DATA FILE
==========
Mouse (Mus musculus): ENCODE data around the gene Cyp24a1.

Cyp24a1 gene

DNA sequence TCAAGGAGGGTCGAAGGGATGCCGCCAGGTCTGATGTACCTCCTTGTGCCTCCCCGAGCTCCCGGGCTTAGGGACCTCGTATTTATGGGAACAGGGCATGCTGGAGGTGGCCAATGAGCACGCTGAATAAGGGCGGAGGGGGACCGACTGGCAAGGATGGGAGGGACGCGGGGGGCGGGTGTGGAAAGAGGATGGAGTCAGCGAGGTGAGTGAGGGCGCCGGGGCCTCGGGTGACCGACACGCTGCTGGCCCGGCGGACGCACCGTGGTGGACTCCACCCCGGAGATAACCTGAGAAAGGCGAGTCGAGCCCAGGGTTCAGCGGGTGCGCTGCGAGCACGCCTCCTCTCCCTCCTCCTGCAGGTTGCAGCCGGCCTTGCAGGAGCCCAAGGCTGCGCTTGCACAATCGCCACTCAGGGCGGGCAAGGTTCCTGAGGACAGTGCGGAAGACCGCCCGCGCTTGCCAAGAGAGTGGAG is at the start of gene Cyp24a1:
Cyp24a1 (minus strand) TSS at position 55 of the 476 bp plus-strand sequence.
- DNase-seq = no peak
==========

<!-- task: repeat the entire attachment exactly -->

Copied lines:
Mouse (Mus musculus): ENCODE data around the gene Cyp24a1.

Cyp24a1 gene

DNA sequence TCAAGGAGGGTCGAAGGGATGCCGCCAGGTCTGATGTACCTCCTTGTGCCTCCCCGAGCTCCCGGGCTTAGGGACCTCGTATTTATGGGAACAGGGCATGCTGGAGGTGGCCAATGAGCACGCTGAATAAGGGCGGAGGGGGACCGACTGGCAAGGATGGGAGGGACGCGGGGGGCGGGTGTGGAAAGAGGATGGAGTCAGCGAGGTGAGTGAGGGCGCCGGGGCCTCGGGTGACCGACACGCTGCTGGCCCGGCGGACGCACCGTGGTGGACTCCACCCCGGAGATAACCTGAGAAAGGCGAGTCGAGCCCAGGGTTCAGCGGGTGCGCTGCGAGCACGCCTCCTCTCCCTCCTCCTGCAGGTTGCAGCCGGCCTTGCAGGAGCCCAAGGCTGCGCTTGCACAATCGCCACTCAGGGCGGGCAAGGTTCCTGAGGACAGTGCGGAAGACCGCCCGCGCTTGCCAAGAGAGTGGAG is at the start of gene Cyp24a1:
Cyp24a1 (minus strand) TSS at position 55 of the 476 bp plus-strand sequence.
- DNase-seq = no peak